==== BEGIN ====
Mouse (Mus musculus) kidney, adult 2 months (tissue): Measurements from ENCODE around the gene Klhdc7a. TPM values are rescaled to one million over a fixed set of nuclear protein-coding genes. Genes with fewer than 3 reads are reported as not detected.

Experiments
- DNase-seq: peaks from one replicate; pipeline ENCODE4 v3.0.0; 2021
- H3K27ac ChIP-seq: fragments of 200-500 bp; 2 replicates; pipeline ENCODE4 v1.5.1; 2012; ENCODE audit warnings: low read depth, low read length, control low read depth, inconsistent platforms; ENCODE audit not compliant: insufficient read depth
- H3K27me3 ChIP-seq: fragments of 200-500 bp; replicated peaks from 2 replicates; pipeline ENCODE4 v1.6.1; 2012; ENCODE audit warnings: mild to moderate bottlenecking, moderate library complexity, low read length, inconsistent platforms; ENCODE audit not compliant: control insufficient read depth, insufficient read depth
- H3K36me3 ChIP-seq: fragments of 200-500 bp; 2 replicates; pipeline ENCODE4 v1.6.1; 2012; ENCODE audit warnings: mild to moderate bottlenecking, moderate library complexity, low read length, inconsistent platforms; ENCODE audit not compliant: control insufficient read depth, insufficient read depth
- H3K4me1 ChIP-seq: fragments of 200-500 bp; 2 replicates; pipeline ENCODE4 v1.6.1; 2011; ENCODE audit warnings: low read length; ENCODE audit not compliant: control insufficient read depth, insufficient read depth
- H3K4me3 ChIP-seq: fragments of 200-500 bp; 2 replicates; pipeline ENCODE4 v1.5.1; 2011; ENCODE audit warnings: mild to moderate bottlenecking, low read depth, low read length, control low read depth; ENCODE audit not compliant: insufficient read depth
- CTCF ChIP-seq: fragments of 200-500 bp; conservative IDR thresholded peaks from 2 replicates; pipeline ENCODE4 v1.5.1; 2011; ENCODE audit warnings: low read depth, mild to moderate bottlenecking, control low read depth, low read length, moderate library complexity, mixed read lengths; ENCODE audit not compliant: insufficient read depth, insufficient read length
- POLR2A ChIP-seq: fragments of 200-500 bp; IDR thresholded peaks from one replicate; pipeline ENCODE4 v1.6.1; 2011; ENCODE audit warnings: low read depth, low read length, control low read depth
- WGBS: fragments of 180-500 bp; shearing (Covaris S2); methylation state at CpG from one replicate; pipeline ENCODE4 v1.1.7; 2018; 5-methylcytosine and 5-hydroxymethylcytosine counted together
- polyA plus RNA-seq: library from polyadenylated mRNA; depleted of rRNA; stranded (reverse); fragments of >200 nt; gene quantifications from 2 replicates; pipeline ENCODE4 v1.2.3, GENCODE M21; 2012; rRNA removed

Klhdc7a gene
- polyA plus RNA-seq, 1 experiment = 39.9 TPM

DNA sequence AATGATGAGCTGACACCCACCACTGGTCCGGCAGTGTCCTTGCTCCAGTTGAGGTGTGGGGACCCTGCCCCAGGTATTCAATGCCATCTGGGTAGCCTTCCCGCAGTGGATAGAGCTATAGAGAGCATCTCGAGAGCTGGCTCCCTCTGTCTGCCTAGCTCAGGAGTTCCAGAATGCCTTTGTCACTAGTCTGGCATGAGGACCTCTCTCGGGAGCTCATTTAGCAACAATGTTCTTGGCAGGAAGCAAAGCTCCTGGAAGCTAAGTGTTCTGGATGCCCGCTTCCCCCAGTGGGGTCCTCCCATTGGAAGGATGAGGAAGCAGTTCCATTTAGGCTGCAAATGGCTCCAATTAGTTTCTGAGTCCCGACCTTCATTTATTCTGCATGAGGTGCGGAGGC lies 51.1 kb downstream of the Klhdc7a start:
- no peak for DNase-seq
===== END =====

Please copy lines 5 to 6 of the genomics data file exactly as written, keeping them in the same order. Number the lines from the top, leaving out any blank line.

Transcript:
- H3K27me3 ChIP-seq: fragments of 200-500 bp; replicated peaks from 2 replicates; pipeline ENCODE4 v1.6.1; 2012; ENCODE audit warnings: mild to moderate bottlenecking, moderate library complexity, low read length, inconsistent platforms; ENCODE audit not compliant: control insufficient read depth, insufficient read depth
- H3K36me3 ChIP-seq: fragments of 200-500 bp; 2 replicates; pipeline ENCODE4 v1.6.1; 2012; ENCODE audit warnings: mild to moderate bottlenecking, moderate library complexity, low read length, inconsistent platforms; ENCODE audit not compliant: control insufficient read depth, insufficient read depth